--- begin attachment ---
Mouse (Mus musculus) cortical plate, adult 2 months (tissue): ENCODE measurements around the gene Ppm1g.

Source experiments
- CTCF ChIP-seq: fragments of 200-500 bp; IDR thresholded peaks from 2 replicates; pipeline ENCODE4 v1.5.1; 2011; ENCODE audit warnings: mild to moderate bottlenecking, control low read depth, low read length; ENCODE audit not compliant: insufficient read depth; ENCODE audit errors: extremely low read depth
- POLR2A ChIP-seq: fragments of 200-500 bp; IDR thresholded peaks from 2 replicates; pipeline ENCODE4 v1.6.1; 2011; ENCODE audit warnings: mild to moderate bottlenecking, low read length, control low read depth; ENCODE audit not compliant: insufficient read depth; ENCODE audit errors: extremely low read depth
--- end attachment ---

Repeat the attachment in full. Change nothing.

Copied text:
Mouse (Mus musculus) cortical plate, adult 2 months (tissue): ENCODE measurements around the gene Ppm1g.

Source experiments
- CTCF ChIP-seq: fragments of 200-500 bp; IDR thresholded peaks from 2 replicates; pipeline ENCODE4 v1.5.1; 2011; ENCODE audit warnings: mild to moderate bottlenecking, control low read depth, low read length; ENCODE audit not compliant: insufficient read depth; ENCODE audit errors: extremely low read depth
- POLR2A ChIP-seq: fragments of 200-500 bp; IDR thresholded peaks from 2 replicates; pipeline ENCODE4 v1.6.1; 2011; ENCODE audit warnings: mild to moderate bottlenecking, low read length, control low read depth; ENCODE audit not compliant: insufficient read depth; ENCODE audit errors: extremely low read depth